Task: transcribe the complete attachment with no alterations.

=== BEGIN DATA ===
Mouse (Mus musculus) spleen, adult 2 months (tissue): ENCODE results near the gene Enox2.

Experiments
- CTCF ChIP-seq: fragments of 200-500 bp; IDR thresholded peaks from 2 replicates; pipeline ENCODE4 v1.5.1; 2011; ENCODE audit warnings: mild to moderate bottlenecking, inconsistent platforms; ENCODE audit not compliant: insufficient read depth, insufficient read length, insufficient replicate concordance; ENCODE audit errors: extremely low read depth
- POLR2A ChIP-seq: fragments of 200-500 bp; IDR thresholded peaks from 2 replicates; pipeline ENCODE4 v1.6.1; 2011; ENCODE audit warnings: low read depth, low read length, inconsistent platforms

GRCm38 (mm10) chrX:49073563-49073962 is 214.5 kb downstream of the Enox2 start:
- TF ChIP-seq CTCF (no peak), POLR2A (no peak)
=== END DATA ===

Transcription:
Mouse (Mus musculus) spleen, adult 2 months (tissue): ENCODE results near the gene Enox2.

Experiments
- CTCF ChIP-seq: fragments of 200-500 bp; IDR thresholded peaks from 2 replicates; pipeline ENCODE4 v1.5.1; 2011; ENCODE audit warnings: mild to moderate bottlenecking, inconsistent platforms; ENCODE audit not compliant: insufficient read depth, insufficient read length, insufficient replicate concordance; ENCODE audit errors: extremely low read depth
- POLR2A ChIP-seq: fragments of 200-500 bp; IDR thresholded peaks from 2 replicates; pipeline ENCODE4 v1.6.1; 2011; ENCODE audit warnings: low read depth, low read length, inconsistent platforms

GRCm38 (mm10) chrX:49073563-49073962 is 214.5 kb downstream of the Enox2 start:
- TF ChIP-seq CTCF (no peak), POLR2A (no peak)